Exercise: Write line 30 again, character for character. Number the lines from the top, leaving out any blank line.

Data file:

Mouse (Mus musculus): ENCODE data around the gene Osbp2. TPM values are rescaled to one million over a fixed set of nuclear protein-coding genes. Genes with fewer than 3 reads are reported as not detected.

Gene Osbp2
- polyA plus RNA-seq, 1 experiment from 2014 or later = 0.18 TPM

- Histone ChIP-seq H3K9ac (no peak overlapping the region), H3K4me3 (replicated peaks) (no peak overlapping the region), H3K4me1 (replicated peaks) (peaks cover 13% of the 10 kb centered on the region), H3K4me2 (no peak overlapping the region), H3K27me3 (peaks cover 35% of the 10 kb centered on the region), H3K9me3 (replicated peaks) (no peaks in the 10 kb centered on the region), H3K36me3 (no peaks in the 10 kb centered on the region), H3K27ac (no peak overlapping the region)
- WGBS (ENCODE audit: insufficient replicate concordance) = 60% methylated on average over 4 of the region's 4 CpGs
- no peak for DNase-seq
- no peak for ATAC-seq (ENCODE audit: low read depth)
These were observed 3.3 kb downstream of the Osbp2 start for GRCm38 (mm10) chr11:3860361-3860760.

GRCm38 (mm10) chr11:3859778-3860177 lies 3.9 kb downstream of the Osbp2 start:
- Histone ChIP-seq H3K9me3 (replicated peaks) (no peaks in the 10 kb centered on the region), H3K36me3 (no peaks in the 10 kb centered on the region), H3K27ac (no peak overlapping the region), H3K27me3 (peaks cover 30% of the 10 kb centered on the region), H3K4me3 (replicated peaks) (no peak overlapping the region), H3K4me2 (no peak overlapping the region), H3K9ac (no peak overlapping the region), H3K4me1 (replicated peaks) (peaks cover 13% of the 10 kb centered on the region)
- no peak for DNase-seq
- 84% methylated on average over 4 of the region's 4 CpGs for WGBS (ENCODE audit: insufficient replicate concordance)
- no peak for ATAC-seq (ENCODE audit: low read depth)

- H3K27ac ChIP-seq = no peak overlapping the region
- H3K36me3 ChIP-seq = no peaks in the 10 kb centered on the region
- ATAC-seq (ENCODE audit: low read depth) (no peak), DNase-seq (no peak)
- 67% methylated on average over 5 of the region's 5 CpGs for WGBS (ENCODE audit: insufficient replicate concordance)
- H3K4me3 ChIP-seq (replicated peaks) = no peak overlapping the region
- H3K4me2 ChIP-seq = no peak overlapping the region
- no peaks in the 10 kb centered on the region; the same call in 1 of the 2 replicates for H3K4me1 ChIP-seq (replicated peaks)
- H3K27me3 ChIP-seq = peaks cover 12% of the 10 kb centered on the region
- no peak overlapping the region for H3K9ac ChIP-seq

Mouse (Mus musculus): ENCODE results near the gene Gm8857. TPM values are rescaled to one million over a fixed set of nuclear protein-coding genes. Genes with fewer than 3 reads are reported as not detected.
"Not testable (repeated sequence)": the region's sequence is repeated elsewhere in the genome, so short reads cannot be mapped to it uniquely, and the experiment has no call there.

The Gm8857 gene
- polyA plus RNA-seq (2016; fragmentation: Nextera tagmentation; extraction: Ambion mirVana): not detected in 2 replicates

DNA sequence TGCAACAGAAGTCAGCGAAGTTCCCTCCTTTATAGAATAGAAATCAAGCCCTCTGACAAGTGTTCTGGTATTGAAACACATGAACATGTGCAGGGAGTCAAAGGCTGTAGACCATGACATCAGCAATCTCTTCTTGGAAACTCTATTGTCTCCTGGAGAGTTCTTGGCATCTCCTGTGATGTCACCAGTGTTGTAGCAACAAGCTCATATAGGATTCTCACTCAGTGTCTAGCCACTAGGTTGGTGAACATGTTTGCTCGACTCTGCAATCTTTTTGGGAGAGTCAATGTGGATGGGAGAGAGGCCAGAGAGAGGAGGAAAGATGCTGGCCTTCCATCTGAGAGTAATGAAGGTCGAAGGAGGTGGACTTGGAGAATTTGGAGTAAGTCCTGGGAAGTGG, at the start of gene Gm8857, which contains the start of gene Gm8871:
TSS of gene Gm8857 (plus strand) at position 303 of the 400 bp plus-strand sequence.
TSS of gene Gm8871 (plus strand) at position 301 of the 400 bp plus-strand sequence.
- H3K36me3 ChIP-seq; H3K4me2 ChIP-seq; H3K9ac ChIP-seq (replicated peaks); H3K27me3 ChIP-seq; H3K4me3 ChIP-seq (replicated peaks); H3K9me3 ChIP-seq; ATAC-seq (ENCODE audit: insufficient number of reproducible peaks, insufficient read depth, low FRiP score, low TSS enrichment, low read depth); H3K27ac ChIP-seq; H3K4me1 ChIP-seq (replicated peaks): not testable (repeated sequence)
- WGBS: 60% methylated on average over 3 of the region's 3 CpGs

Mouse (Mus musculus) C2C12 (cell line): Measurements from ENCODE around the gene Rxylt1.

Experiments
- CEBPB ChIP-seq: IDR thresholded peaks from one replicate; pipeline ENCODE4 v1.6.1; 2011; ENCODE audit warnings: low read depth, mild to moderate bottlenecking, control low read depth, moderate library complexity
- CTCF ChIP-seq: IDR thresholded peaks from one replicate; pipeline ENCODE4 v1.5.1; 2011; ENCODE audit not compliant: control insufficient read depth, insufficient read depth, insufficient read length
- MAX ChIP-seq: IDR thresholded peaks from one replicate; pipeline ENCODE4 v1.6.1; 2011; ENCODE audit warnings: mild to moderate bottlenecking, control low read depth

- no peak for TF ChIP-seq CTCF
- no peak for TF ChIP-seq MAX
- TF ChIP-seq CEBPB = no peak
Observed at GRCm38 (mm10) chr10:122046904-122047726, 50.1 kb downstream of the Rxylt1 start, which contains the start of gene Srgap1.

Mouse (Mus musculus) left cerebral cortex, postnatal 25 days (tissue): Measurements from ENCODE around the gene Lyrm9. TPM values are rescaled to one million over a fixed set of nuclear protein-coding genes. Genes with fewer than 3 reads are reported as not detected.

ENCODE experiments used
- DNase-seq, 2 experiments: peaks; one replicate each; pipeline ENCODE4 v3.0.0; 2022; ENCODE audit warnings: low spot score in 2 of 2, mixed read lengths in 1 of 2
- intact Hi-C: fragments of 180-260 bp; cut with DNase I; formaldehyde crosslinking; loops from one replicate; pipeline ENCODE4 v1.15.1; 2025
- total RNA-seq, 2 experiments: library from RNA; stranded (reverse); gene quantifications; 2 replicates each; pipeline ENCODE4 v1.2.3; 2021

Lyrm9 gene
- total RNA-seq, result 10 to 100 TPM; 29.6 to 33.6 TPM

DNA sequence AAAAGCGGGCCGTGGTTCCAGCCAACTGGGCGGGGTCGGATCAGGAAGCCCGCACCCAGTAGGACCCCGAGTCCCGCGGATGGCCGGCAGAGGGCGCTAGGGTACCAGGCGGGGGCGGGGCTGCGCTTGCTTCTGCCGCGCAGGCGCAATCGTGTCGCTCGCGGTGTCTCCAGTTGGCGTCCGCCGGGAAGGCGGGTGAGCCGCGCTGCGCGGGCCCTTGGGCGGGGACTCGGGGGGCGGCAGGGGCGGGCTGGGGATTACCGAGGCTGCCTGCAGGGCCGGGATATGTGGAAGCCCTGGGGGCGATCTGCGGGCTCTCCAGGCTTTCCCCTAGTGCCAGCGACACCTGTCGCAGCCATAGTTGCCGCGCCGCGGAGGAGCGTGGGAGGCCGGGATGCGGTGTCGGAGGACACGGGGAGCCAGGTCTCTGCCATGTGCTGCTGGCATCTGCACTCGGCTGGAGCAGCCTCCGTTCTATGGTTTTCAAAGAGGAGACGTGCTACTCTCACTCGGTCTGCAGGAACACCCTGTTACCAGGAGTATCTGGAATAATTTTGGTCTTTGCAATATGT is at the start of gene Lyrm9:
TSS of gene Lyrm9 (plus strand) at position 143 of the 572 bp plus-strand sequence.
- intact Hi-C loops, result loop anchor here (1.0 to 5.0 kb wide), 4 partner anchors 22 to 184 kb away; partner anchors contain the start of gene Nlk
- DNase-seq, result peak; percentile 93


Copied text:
- H3K36me3 ChIP-seq; H3K4me2 ChIP-seq; H3K9ac ChIP-seq (replicated peaks); H3K27me3 ChIP-seq; H3K4me3 ChIP-seq (replicated peaks); H3K9me3 ChIP-seq; ATAC-seq (ENCODE audit: insufficient number of reproducible peaks, insufficient read depth, low FRiP score, low TSS enrichment, low read depth); H3K27ac ChIP-seq; H3K4me1 ChIP-seq (replicated peaks): not testable (repeated sequence)